Understanding “Generation Rx”

What causes today’s teens to abuse prescription drugs to get high? Among the factors are a series of misconceptions, lack of information, and a carefree attitude toward the risks involved in using prescription medicines improperly.

Why do kids abuse prescription drugs?

  • They are seeking psychological or physical pleasure.
  • They want to fit in with groups of friends and are in search of acceptance and bonding.
  • They do not realize the risks of taking medicines that have not been prescribed specifically for them or the danger of not following a prescription’s directions.
  • It is easier to get prescription drugs than illegal drugs.

Teens may believe the following misconceptions such as:

  • Prescription medicines are much safer to use than illegal drugs.
  • Prescription pain relievers cannot be addictive.
  • There is nothing wrong with using prescription drugs without a doctor’s prescription.

Recognize the Signs of Precsription Drug Abuse

The best way to prevent prescription drug abuse is to first educate yourself. That way, you can accurately and adequately present the facts when you talk with your teen.

Be sure you can recognize the signs of prescription drug abuse: 

  • Fatigue, red or glazed eyes, and repeated health complaints
  • Sudden mood changes, including irritability, negative attitude, personality changes, and general lack of interest in hobbies/activities
  • Secretiveness and withdrawing from family Decreased or obsessive interest in school work
  • Missing prescription medicines from your medicine cabinet
  • Additional filled prescriptions on your pharmacy record that you did not order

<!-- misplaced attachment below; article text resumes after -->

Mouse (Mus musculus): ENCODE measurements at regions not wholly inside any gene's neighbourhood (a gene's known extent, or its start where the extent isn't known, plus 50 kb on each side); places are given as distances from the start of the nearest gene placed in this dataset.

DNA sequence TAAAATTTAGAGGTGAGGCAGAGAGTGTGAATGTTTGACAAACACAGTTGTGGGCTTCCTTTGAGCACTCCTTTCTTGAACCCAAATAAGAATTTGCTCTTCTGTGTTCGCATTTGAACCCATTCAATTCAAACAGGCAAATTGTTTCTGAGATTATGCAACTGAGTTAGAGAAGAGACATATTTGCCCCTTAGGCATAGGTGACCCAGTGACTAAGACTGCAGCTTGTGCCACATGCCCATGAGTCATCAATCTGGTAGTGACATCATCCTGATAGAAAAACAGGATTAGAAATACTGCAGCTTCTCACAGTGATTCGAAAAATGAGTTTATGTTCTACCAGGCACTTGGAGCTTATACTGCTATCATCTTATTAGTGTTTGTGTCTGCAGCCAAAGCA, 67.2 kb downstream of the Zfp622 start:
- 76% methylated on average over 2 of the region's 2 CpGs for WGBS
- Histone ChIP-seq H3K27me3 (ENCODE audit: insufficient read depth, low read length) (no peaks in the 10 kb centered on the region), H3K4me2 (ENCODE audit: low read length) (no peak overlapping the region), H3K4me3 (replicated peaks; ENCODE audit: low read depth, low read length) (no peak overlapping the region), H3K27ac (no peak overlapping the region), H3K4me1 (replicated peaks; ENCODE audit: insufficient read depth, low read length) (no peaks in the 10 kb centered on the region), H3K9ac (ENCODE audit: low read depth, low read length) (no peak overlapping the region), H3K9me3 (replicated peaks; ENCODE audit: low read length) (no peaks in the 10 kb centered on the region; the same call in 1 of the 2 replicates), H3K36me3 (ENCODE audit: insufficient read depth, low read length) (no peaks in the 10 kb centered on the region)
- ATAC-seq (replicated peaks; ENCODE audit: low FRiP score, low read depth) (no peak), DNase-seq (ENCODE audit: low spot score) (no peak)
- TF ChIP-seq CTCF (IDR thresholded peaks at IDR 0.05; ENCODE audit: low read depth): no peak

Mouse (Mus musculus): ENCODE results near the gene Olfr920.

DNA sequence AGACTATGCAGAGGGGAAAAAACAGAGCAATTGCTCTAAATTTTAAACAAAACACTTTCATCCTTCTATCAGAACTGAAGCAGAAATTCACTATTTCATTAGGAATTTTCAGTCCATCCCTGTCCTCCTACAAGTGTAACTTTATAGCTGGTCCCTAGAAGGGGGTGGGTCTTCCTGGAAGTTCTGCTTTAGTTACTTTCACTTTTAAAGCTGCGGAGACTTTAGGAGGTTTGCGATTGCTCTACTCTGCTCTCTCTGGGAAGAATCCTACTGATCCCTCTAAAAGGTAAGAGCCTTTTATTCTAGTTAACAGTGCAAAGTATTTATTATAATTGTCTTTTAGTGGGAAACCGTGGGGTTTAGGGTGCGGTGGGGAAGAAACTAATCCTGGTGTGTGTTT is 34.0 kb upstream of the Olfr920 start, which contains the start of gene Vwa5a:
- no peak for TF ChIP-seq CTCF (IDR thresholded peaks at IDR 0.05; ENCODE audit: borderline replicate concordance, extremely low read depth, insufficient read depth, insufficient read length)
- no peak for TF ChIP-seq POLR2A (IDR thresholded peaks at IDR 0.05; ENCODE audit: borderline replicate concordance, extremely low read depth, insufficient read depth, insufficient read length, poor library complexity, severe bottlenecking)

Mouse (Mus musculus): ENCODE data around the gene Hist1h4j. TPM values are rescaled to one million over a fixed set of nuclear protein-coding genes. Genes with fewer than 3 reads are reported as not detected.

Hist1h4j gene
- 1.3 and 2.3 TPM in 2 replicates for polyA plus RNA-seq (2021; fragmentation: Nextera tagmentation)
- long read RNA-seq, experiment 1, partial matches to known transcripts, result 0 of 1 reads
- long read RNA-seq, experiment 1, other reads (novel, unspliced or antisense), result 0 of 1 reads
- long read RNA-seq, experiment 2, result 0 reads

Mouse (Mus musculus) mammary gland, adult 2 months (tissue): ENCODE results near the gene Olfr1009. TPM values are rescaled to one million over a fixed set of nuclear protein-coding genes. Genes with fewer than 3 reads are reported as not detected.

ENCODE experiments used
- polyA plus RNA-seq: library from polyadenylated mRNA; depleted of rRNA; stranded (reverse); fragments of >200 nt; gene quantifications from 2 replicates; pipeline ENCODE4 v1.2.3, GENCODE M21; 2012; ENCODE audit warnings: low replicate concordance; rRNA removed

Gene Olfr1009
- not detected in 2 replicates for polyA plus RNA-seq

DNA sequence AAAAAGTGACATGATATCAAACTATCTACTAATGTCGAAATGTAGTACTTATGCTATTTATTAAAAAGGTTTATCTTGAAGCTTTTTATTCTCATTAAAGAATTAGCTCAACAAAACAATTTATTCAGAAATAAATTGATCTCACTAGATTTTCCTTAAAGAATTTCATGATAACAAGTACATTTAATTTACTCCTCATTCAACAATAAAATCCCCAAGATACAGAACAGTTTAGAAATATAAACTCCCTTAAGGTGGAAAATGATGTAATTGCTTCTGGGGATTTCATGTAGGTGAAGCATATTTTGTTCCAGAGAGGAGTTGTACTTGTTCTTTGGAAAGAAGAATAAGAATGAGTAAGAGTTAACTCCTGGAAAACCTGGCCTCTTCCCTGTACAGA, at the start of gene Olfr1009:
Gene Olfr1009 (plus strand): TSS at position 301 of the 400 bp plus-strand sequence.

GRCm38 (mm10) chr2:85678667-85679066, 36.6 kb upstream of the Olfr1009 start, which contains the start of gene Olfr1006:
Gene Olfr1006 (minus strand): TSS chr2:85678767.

If you recognize any of these signs, talk with your teen and get help. You can speak with your child's physician, or find out where to get help from the Mental Health and Recovery Board of Union County

Information adapted from SAMHSA's Medicine Abuse Project

parent examplePractical advice for talking about prescription drug abuse

As a parent, teach your teen to:

  • Respect the power of medicine and use it properly.
  • Recognize that all medicines, including prescription medications, have risks along with benefits. The risks tend to increase dramatically when medicines are abused.
  • Take responsibility for learning how to take prescription medicines safely and appropriately, and seek help at the first sign of a problem for their own or a friend’s abuse.

Here are some ways you can help:

  • Speak to your teen about prescription medicines — do not presume that illegal drugs are the only threat, and remind them that taking someone else’s prescription or sharing theirs with others is illegal.
  • Encourage your teen to ask you or a doctor about the negative side effects of a prescribed medicine, how to watch for them, and what to do if a negative effect is suspected.
  • Alert your family physician that you are concerned, and ask him or her to speak to your teen about the importance of proper use of prescription medicines.
  • Keep prescription medicines in a safe place and avoid stockpiling them.
  • Promptly and properly dispose of any unused prescription medicines.
  • Provide a safe and open environment for your teen to talk about abuse issues.
  • Monitor your teen’s use of the Internet, especially for any illegal online purchases.

 

Inforamtion adapted from SAMHSA's Medicine Abuse Project

 

More Resources to Help You Start Talking

 

KNOW Link

The Know! drug prevention and awareness program from Drug Free Action Alliance targets parents and caregivers of middle school students and empowers them to raise their children substance-free with a twice monthly electronic newsletter about current drug trends and other hot topics.

Teens in Union County believe it's very easy to get prescription drugs. 

And they're probably right. Prescription drugs which are frequently abused include pain medications, stimulant medications, and sedatives, and abusers most frequently get them from the medicine cabinet, not a dealer. 

Teens say that grandparents have a lot of medications they can get into. But buying prescription drugs is expensive, so some opt for an over-the-counter high, abusing cough syrup or liquid cold pills. 

Prescription drugs commonly abused incude Xanax, Percocet, and Adderall. 

Most report crushing and snorting the medications, but they can smoke some that are not crushable. 

Prescription drugs are the second most abused illegal substance, after Marijuana

Other Drugs Data